Smallholders Insurance from Greenlands

Author Topic: Horned and Polled together  (Read 3133 times)

DebraR

  • Joined Apr 2016
Horned and Polled together
« on: August 20, 2016, 09:16:40 am »
Does anyone have experience of keeping Shetland cattle with a polled breed. I do have a polled shetland heifer who mixes well with the other shetlands but I'm considering putting all the milkers in together and wondered if anyone had experienced any problems with this?

Factotum

  • Joined Jun 2012
Re: Horned and Polled together
« Reply #1 on: August 20, 2016, 06:02:45 pm »
We cross bred our older Shetlands with a yearling Blonde bull last year- although he was heavier and a bit taller than the rest of our stock, he didn't have any problems.

He joined in with all the usual pushing & shoving that goes on within a herd - he had a number of tussles with our oldest steer (born 2013) and no damage to either party.

When we first kept Shetlands we lost a calf and found a replacment calf who was a Lim/Ayreshire cross. We had him de-horned on advice from our vet. The Lim cross spent 30 happy months playing with his peers and belonging to the herd-all Shetlands with horns. Again he had no problems being the only animal without headgear...

Hopefully you won't have any problems.

Sue

DebraR

  • Joined Apr 2016
Re: Horned and Polled together
« Reply #2 on: August 20, 2016, 08:15:01 pm »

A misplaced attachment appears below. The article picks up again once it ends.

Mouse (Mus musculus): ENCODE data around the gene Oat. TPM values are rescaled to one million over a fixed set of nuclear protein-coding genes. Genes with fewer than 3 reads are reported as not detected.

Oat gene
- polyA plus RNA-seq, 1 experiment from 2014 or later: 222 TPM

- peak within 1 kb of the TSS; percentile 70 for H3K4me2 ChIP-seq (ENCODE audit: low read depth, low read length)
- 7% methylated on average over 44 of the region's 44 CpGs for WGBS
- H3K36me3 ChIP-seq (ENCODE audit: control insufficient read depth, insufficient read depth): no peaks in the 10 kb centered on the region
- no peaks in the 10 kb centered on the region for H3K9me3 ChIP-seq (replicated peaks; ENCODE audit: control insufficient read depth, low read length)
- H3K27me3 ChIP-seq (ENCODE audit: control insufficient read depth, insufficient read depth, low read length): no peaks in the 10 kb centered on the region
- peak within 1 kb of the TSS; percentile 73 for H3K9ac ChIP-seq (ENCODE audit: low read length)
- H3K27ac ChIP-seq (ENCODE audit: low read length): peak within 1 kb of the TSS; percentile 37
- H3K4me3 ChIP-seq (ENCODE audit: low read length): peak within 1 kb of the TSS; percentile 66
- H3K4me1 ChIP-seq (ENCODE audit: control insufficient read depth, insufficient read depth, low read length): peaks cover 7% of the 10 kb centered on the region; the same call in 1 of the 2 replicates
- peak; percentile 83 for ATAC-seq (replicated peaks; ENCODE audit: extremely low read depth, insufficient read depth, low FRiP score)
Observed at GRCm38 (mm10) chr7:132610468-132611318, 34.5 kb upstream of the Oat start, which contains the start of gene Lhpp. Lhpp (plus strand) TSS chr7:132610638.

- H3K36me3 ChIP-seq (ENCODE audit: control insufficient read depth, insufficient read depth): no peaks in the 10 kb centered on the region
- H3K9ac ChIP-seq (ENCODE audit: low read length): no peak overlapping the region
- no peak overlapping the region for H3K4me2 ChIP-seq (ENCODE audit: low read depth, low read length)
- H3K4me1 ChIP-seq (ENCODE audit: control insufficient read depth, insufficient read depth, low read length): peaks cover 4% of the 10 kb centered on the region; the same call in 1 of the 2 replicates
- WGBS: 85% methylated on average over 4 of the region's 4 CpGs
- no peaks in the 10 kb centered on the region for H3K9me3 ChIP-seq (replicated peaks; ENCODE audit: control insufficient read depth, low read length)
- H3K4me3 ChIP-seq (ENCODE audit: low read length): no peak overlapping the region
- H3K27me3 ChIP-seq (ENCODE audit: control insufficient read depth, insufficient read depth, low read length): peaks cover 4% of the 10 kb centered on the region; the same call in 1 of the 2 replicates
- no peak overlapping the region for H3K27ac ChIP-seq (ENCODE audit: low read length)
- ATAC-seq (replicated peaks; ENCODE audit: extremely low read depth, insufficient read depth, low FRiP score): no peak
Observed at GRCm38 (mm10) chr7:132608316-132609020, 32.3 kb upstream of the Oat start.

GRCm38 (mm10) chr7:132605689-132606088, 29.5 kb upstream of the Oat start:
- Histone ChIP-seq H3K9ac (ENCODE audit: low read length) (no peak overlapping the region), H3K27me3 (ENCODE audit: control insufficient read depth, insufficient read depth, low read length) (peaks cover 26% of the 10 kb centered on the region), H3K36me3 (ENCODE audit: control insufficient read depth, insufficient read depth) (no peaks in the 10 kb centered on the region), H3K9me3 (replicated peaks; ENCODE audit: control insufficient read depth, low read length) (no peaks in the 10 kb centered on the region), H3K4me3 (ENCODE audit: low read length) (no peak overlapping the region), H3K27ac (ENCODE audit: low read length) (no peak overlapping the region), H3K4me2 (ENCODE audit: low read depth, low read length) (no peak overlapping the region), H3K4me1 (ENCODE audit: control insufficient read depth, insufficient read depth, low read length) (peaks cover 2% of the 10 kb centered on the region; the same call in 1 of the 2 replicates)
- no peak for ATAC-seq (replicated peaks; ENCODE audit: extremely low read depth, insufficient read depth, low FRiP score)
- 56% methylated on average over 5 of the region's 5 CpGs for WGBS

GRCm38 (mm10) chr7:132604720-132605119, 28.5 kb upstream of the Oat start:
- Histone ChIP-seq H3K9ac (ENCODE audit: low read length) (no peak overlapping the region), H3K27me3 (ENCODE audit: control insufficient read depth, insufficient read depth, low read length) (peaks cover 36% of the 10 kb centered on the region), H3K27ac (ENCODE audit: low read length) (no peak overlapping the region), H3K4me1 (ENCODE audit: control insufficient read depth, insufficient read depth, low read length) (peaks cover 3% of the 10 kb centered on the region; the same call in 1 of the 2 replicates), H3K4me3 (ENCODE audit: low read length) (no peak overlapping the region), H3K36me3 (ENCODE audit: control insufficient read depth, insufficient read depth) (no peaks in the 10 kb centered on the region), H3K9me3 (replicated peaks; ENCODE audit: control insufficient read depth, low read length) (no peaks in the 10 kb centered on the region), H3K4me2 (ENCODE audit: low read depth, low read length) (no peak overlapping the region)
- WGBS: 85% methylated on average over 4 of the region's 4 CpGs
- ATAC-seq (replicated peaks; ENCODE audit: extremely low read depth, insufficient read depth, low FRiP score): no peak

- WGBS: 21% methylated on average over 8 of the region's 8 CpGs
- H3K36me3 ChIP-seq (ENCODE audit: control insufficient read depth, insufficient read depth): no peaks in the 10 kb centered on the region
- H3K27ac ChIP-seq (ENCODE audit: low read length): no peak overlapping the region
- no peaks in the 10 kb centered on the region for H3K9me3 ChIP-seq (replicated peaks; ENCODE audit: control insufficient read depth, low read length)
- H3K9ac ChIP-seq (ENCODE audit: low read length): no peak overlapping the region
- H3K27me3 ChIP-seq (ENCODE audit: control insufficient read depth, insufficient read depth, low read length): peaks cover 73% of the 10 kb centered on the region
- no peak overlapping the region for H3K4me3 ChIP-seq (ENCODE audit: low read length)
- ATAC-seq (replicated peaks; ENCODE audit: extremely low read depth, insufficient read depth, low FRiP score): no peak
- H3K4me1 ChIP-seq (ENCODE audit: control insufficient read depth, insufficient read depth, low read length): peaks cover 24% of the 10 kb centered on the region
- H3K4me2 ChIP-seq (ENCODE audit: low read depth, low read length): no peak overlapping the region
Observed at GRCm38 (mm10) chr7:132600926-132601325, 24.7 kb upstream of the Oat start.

That's great to know thanks Sue, we'll give it a go and see hopefully things will  go smoothly.

Many thanks

Debra

SallyintNorth

  • Joined Feb 2011
  • Cornwall
  • Rarely short of an opinion but I mean well
Re: Horned and Polled together
« Reply #3 on: August 20, 2016, 09:25:22 pm »
I think you might have to house them separately if they come in for winter. Outside, the polled cows can get out of the way if threatened by a dominant horned cow, but inside, a horned bully cow could do some real damage.

Don't listen to the money men - they know the price of everything and the value of nothing

Live in a cohousing community with small farm for our own use.  Dairy cow, beef cattle, pigs, sheep for meat and fleece, ducks and hens for eggs, veg and fruit growing

DebraR

  • Joined Apr 2016
Re: Horned and Polled together
« Reply #4 on: August 21, 2016, 08:42:23 am »
Thanks Sally, it might be best to try and open shelter in the field first to see if they will share space or not. Thanks for the advice.

SallyintNorth

  • Joined Feb 2011
  • Cornwall
  • Rarely short of an opinion but I mean well
Re: Horned and Polled together
« Reply #5 on: August 21, 2016, 10:09:57 am »
Thanks Sally, it might be best to try and open shelter in the field first to see if they will share space or not.

Or even if the polled cows are allowed to even come inside it ... ;)
Don't listen to the money men - they know the price of everything and the value of nothing

Live in a cohousing community with small farm for our own use.  Dairy cow, beef cattle, pigs, sheep for meat and fleece, ducks and hens for eggs, veg and fruit growing

Bekka

  • Joined Jan 2014